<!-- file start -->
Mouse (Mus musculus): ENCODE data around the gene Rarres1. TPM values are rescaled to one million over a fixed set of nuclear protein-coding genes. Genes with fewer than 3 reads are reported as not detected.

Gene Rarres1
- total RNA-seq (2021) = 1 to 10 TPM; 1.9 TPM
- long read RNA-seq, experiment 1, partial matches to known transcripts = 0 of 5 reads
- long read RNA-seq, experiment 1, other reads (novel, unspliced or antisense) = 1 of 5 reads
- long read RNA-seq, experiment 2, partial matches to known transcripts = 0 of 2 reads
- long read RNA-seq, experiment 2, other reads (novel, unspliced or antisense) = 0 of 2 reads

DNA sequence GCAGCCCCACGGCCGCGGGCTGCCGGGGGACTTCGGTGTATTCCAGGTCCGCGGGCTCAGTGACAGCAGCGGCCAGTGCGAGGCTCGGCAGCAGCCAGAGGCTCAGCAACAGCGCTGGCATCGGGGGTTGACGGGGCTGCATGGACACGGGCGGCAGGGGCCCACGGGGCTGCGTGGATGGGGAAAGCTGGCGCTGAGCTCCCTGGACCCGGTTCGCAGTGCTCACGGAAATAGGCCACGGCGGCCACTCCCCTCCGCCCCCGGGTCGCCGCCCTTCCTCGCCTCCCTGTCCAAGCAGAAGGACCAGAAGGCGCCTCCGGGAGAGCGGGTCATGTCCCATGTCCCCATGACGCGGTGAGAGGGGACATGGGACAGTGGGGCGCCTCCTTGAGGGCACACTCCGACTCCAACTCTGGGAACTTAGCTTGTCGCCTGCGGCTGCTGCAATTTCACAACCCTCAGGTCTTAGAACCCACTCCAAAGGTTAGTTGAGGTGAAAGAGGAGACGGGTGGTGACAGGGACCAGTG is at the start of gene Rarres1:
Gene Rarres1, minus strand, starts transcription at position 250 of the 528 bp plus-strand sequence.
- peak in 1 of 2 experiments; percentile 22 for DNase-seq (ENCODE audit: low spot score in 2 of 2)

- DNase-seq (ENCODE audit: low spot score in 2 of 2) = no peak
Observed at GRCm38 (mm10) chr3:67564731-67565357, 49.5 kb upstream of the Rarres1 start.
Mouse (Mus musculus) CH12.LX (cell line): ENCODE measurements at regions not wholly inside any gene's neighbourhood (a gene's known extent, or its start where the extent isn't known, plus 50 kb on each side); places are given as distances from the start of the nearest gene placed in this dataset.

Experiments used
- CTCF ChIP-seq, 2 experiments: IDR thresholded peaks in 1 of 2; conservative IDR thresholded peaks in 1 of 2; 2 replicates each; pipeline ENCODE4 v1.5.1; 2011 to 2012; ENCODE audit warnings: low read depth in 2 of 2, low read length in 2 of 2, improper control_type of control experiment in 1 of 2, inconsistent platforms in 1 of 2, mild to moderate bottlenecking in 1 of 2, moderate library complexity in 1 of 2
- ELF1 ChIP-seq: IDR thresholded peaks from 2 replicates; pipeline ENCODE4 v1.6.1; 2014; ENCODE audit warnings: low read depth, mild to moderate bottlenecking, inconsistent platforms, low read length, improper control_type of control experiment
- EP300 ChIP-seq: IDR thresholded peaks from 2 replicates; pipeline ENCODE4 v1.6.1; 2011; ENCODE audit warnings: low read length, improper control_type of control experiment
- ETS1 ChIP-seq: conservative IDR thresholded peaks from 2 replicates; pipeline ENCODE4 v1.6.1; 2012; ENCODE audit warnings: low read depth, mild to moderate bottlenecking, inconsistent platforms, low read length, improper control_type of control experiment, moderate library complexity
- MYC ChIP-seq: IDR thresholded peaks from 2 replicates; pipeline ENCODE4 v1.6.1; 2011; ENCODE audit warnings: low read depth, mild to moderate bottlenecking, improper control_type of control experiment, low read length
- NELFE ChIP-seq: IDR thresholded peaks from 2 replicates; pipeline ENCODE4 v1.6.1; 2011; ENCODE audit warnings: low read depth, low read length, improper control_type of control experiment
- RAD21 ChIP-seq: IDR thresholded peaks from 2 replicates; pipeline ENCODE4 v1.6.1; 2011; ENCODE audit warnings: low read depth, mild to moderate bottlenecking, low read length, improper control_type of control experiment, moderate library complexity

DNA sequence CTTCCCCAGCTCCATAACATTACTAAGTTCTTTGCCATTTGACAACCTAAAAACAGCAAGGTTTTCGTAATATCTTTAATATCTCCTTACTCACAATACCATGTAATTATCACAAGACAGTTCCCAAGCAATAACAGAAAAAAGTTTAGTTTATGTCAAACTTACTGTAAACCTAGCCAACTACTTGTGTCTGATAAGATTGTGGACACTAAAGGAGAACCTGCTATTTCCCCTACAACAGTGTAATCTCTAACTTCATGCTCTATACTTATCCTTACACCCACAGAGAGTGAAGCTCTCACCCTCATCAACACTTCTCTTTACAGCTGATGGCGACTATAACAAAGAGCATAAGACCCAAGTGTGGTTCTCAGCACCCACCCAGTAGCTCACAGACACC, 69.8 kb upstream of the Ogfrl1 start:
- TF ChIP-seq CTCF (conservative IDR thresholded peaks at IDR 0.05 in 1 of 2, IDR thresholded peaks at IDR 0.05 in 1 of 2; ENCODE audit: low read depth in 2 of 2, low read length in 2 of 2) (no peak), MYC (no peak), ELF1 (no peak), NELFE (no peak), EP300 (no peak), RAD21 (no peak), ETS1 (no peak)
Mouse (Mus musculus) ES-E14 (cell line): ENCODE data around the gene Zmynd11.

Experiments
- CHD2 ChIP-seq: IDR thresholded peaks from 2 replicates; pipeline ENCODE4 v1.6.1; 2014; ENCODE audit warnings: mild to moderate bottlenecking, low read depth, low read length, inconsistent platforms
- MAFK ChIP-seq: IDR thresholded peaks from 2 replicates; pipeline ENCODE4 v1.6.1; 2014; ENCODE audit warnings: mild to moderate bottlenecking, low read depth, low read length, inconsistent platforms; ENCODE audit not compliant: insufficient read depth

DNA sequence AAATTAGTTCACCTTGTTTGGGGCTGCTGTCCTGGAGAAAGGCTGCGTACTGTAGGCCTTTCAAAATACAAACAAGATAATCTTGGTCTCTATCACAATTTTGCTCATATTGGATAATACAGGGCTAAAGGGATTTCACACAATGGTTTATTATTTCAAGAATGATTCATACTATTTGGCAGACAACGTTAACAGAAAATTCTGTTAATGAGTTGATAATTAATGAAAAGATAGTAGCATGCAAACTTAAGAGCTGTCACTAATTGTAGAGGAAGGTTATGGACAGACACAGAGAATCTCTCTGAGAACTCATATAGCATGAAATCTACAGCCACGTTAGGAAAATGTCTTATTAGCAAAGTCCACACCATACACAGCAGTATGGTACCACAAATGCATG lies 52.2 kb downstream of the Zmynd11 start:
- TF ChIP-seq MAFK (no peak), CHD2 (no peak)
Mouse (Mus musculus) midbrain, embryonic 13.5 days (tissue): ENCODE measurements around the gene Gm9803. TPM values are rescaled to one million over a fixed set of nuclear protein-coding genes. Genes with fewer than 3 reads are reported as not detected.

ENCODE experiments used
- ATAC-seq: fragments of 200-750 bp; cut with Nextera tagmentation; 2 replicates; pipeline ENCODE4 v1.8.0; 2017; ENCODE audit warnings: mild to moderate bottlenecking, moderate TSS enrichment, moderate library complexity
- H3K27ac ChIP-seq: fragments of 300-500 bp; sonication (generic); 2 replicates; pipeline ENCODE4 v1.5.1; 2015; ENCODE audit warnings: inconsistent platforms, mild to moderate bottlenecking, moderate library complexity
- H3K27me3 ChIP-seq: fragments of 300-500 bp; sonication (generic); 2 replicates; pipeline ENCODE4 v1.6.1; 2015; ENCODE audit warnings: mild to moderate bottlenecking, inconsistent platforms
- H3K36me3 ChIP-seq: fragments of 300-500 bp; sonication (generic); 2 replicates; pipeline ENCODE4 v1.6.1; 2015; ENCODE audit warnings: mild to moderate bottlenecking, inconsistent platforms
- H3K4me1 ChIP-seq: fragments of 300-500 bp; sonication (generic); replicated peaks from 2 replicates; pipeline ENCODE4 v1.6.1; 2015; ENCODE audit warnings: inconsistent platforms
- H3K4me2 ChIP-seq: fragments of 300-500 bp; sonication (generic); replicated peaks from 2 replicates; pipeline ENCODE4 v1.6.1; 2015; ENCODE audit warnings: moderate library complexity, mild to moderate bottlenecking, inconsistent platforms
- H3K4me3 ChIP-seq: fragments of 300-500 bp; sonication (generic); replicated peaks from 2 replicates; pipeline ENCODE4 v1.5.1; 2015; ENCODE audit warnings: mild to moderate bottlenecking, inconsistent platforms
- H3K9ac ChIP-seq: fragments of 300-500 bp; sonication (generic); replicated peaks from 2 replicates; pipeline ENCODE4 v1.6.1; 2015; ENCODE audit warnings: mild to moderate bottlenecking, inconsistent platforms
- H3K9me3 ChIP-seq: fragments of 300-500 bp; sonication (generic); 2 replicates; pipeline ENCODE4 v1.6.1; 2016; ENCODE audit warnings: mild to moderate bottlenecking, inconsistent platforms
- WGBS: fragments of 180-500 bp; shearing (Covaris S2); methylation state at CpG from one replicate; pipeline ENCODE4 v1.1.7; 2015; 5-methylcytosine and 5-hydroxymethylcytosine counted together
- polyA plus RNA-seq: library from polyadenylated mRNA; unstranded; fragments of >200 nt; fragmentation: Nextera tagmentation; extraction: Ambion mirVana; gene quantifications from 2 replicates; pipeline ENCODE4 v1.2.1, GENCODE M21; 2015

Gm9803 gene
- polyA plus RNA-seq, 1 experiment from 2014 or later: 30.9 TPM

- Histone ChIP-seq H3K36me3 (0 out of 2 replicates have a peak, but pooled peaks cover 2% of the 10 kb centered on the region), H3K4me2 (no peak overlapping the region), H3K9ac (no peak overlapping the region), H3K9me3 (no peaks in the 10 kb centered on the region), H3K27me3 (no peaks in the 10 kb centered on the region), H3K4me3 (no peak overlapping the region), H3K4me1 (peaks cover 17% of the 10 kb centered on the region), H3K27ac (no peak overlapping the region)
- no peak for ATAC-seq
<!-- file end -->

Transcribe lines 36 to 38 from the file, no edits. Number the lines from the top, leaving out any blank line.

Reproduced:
- H3K4me1 ChIP-seq: fragments of 300-500 bp; sonication (generic); replicated peaks from 2 replicates; pipeline ENCODE4 v1.6.1; 2015; ENCODE audit warnings: inconsistent platforms
- H3K4me2 ChIP-seq: fragments of 300-500 bp; sonication (generic); replicated peaks from 2 replicates; pipeline ENCODE4 v1.6.1; 2015; ENCODE audit warnings: moderate library complexity, mild to moderate bottlenecking, inconsistent platforms
- H3K4me3 ChIP-seq: fragments of 300-500 bp; sonication (generic); replicated peaks from 2 replicates; pipeline ENCODE4 v1.5.1; 2015; ENCODE audit warnings: mild to moderate bottlenecking, inconsistent platforms